From reading her bio it appears that she has no academic or professional background in her field of expertise --- excepting her role as the director of Symbol & Ritual Intelligence (formerly the Institute for the Research of Organized & Ritual Violence, LLC.)  What are less obvious are the credentials of her institute.  Who besides Dr. Perlmutter is on the staff of the organization?  Are there any other officers or employees in the organization or does it consist solely of Dr. Perlmutter?  I have been unable to identify any other officer or representive of her organization.  The organization's dot com web site (http://www.symbolintelligence.com/) lists no one other than Dr. Perlmutter although it does state that the institute has "an international staff of dedicated professional consultants" and that the institute is "a private organization, founded in 2001 to advance knowledge, information, methodologies and understanding, of all manifestations of collective and ritual violence." Also notable is an absence of a mailing address or phone number anywhere on the site.  All contact initial contact must be made through one of three email addresses listed on the contact page.  I think it's very likely that Institute for the Research of Organized & Ritual Violence, LLC. consists mainly --- if not entirely --- of Dr. Perlmutter.

The Dark Subculture

I have been involved in both the performance art community and what Dr. Perlmutter refers to as the "Fetish Scene. "  It follows that I have been by definition a part of what Dr. Perlmutter calls an "extensive subculture" that is "fundamentally based on violent aesthetics."  As a member of the community she condemns, I feel qualified to comment on chapter 6 of her book: "Vampirism."  I have little knowledge or experience with the religions and cults she covers in the other chapters so I will restrict my comments to this chapter.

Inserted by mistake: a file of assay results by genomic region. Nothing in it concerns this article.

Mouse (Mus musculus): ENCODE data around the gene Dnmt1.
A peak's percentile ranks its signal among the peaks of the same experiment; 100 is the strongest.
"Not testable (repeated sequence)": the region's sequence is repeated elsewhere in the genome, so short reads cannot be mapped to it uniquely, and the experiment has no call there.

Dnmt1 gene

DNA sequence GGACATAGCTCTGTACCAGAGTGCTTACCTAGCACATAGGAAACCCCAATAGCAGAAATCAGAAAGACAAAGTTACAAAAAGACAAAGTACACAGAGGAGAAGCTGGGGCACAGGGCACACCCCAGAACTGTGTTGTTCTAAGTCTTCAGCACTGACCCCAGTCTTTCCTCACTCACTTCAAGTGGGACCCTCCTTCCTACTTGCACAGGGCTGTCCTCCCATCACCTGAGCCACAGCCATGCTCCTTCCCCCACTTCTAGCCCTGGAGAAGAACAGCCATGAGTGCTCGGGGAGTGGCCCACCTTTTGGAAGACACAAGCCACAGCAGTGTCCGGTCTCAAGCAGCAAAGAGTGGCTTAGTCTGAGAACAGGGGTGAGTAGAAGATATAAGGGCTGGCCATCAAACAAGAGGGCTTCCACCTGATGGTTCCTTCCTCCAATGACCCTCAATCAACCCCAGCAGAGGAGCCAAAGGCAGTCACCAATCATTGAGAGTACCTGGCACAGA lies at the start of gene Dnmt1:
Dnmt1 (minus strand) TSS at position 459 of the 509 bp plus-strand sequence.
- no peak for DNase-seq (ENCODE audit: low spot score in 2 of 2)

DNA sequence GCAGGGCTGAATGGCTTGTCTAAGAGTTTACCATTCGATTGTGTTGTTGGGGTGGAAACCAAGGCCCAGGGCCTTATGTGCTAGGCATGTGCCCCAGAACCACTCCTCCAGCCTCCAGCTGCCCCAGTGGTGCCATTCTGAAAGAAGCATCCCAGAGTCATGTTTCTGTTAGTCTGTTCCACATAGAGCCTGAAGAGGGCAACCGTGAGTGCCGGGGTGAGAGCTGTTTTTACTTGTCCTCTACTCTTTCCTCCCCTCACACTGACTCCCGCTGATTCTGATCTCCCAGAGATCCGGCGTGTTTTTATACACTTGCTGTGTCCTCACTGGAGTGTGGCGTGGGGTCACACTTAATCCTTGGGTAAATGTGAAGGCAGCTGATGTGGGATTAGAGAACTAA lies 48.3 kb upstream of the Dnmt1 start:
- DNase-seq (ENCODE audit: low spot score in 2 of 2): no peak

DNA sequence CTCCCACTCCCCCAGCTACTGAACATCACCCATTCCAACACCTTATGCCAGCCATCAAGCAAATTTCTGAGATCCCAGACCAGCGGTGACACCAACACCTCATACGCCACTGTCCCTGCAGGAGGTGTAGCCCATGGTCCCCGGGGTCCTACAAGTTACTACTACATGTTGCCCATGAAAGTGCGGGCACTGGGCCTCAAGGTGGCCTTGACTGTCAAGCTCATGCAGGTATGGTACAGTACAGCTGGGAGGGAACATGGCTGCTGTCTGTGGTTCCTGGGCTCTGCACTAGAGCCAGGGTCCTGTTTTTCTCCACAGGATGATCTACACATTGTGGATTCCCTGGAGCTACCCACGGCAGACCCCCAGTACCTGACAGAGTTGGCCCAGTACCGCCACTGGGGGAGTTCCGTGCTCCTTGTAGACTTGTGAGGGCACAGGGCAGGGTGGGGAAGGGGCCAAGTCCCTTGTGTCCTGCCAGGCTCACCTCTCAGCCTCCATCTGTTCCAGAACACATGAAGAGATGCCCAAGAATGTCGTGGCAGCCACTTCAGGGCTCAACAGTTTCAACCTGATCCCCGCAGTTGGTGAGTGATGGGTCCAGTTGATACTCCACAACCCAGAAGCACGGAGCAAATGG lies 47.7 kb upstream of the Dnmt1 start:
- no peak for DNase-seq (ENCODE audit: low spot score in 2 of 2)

The section on vampirism is long on sensational detail, ominous implications, irrelevant anecdotes, and unsubstantiated claims; but short on first hand research and statistics about the trends.  Dr. Perlmutter writes mostly in a bland 8th grade reading level syntax until she is ready to make a point.  Then she interjects with alarmist pronouncements that are loaded with qualifying words.  Readers who don't look critically at her arguments will assume that they been warned by an expert about a serious threat against the nation's well being.

Four Offenses

She uses poor research, faulty assumptions, qualifiers, and omissions to misrepresent several law-abiding communities.

I. Poor Research